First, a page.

Each of the three market changes listed above has resulted in a new wave of information gathering by companies to better understand the competitive environment, pulse the needs, wants, and desires of its customers, and develop a more seamless communication process across the entire enterprise. The result is a broader and deeper enterprise structure overloaded with data. True, companies today focus externally to capture and mine much of this data, using social media and sophisticated analytical tools to uncover customer behaviors and market trends. However, companies must also focus internally to mine process data to anticipate where process breaches could significantly affect a company’s revenues, costs, and potentially, its survival. In effect, mitigate the risk of a potential disaster before it happens.
Take a look at all the major companies that have a global reach. Procter & Gamble, Johnson and Johnson, IBM, JP Morgan, Walmart. GM, Xerox, FedEx, and UPS are all familiar names to us and are just some examples of companies that have thousands of employees around the world making critical business decisions each and every day. The command and control structure of the past no longer works. Market dynamics require companies to make decisions and take actions faster than ever. Customers demand it. As a result, organizational structures are more decentralized and decision-making authority is delegated throughout the entire process, even to personnel closest to the customer.
The dilemma facing executives is simple. Jack Welch described this during his talk at the GE 1988 Shareholders meeting:
“At the beginning of the decade…we saw two challenges ahead of us, one external, and one internal. Externally, we faced a world economy that would be characterized by slower growth, with stronger global competitors going after a smaller piece of the pie. Internally, our challenge was even bigger. We had to find a way to combine the power, resources, and reach of a large company with the hunger, agility, spirit, and fire of a small one.” 2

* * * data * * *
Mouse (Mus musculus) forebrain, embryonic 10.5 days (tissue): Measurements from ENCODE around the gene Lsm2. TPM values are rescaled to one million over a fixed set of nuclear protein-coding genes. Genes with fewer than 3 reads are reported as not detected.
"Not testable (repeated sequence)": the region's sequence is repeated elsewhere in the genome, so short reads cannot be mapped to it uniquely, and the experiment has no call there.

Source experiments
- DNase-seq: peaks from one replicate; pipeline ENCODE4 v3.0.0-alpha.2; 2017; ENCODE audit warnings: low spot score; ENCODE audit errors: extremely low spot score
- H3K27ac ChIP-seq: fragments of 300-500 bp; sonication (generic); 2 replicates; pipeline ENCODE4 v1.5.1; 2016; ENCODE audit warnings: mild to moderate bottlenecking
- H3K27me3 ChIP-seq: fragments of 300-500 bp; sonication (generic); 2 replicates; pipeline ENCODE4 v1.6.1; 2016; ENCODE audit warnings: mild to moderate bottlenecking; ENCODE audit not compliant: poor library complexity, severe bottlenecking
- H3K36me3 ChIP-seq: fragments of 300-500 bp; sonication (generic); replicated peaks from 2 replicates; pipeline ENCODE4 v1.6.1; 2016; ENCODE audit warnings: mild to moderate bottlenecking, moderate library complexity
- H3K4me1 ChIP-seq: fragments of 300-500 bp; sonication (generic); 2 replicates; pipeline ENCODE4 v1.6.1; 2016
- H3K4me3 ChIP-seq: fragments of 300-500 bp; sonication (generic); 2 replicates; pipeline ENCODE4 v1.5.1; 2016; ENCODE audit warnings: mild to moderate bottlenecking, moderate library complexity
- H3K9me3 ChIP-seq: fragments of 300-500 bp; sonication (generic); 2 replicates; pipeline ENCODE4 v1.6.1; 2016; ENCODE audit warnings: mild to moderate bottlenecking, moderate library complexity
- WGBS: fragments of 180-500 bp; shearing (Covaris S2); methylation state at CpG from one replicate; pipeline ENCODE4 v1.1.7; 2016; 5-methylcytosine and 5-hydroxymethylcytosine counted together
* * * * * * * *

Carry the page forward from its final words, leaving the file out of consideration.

I underlined the last sentence of the quote because this summarizes the challenge that the executive suite faces today. Following is a personal example. When I joined ITM Software in 2003, a new startup, the founders, and a cadre of 30 employees with a high energy level and entrepreneurial spirit, worked hard and pushed the boundaries to grow the business. Everyone wore multiple hats and communication flowed freely and quickly. Everyone was aware of business decisions on product design, development, marketing, sales, customer service, etc. When a decision inadvertently resulted in a negative impact on the business, the team quickly banded together to correct the problem. At other times, when team members worked together to discuss a potential action and someone anticipated a potential problem, he or she spoke out, discussed the possible consequences, and the team agreed on an appropriate course of action. Such is the DNA of the small company. As companies grow, management instill processes and structure to maintain a core of discipline and consistency in the execution of activities. Decision-making is tightly controlled. However, information flows, which often traverse both vertically and horizontally, are often filtered as they traverse the management chain.